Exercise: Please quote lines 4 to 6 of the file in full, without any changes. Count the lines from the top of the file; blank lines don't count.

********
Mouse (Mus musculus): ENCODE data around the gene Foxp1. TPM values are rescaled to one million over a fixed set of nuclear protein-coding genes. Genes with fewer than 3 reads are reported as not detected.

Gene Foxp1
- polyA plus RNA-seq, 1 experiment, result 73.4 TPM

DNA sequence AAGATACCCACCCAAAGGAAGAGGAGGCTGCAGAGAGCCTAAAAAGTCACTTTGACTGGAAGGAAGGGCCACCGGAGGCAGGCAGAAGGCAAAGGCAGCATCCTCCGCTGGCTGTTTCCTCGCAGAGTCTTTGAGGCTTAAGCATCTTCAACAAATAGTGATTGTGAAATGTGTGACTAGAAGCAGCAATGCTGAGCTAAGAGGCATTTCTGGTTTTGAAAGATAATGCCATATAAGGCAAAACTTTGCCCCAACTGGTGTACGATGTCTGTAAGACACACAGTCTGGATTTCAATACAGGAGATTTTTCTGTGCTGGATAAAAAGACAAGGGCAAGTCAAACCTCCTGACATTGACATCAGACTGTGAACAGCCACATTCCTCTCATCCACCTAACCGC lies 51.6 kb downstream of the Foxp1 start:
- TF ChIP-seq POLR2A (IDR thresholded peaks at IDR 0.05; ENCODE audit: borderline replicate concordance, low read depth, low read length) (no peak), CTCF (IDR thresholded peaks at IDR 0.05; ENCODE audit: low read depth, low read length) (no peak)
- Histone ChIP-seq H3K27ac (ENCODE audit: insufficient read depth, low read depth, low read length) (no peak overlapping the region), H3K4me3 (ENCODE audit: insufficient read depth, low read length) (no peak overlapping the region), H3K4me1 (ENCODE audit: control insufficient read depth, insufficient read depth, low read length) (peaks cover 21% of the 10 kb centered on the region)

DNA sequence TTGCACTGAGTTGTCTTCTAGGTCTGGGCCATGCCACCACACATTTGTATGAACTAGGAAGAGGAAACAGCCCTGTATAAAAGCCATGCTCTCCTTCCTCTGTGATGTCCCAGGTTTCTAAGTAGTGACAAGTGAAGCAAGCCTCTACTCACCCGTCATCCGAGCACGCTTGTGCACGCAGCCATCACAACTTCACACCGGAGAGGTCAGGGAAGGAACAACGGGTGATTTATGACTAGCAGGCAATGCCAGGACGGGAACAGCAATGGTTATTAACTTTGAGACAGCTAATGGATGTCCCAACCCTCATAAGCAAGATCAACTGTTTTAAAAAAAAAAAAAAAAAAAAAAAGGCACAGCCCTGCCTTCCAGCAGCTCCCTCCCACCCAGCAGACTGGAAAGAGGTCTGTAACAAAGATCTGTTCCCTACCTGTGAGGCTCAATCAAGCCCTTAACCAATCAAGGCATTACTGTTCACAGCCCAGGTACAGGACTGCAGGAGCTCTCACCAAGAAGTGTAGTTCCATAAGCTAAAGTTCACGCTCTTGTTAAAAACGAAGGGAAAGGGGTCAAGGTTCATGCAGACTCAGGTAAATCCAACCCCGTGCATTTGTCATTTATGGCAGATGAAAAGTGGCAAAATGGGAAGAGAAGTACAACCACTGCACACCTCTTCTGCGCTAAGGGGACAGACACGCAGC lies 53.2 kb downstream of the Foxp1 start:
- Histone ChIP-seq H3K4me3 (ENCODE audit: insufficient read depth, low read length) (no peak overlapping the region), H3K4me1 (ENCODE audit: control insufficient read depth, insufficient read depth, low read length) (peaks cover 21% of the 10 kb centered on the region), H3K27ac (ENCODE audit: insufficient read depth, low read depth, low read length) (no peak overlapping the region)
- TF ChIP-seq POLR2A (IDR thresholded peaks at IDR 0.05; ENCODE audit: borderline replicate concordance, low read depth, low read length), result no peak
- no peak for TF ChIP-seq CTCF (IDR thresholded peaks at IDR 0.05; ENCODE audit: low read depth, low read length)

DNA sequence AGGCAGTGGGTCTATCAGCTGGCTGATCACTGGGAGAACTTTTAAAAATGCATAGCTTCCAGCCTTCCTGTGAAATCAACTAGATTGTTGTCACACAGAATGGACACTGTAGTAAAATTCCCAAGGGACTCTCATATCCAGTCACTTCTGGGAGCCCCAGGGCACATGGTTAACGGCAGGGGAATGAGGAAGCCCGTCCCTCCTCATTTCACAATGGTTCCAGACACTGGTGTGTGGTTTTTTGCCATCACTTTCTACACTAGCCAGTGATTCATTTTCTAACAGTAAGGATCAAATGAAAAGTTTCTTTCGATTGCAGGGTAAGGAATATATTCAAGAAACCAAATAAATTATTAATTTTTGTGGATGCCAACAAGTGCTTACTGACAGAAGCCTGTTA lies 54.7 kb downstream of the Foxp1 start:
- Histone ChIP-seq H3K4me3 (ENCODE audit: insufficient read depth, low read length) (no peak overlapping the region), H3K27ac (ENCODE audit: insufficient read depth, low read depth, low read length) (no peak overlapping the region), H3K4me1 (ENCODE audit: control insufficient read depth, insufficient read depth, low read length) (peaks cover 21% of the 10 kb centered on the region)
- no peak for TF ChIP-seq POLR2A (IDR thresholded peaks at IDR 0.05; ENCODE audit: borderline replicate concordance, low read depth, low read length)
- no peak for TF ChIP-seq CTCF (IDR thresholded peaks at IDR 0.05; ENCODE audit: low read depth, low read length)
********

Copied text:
DNA sequence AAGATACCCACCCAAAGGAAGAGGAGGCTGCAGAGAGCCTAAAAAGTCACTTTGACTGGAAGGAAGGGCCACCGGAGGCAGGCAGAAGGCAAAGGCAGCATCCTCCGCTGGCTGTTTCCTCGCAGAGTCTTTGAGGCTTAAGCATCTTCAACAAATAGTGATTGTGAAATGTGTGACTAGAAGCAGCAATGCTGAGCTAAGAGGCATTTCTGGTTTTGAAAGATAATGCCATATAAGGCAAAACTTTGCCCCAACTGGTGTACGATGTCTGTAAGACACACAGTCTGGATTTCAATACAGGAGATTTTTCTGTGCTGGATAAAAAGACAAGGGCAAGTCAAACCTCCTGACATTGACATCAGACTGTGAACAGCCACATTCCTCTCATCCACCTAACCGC lies 51.6 kb downstream of the Foxp1 start:
- TF ChIP-seq POLR2A (IDR thresholded peaks at IDR 0.05; ENCODE audit: borderline replicate concordance, low read depth, low read length) (no peak), CTCF (IDR thresholded peaks at IDR 0.05; ENCODE audit: low read depth, low read length) (no peak)
- Histone ChIP-seq H3K27ac (ENCODE audit: insufficient read depth, low read depth, low read length) (no peak overlapping the region), H3K4me3 (ENCODE audit: insufficient read depth, low read length) (no peak overlapping the region), H3K4me1 (ENCODE audit: control insufficient read depth, insufficient read depth, low read length) (peaks cover 21% of the 10 kb centered on the region)